Anthropology explores human diversity through time and space. It is holistic in that it examines the entirety of the human condition including biology, society, culture and language. Anthropology is both historical and comparative, examining cross-cultural information from differing populations and across vast time periods.
Anthropology's four traditional sub-fields are cultural, biological, archaeological and linguistics. Cultural anthropology examines human behavior and cultural diversity from the recent past through the present. Biological anthropology studies evolutionary trends through the fossil record, genetics, and comparative primate behavior. Archaeology reconstructs human behavior through the documentation of material and physical remains. Linguistic anthropology explores how communication and speech vary by social and cultural factors and through time.
Anthropology's contributions can be theoretical and applied. Applied anthropology uses anthropological knowledge to address "real-world" problems and issues.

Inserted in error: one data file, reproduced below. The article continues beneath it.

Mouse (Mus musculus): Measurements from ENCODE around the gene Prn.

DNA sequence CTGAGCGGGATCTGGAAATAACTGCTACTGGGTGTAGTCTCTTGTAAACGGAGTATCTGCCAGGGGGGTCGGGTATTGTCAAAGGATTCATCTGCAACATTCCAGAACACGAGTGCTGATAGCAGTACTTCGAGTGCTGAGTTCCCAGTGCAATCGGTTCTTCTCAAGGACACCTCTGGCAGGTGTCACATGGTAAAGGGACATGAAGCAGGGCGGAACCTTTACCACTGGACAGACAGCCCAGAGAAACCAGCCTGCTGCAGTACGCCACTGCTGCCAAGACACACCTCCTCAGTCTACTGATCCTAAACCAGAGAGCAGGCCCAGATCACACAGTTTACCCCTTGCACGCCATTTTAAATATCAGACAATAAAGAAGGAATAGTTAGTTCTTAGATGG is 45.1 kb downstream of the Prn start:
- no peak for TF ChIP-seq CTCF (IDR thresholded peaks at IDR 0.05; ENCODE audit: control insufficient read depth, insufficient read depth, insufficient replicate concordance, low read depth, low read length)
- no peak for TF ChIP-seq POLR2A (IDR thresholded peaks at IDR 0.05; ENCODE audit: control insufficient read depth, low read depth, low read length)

Our program offers students a general introduction to the cultural, physical and archaeological sub-fields through classroom learning, seminars and hands-on field and laboratory research opportunities. Whether examining fossil casts or modern human bones, studying at the zoo or in villages in Third World villages, digging for artifacts in the field or just facts in the library, our students learn through an interactive engagement with anthropological projects. Our faculty pursues research in development anthropology, DNA analysis, ecological anthropology, forensic anthropology, fossil excavation, Latin American urban anthropology, modern Mayan cultures, and both historic and prehistoric archaeology. Research sites include Central and Latin America, West and East Africa, near Eastern Mediteranean, and Texas. All of these projects offer excellent opportunities for students to participate in primary research working alongside their professors.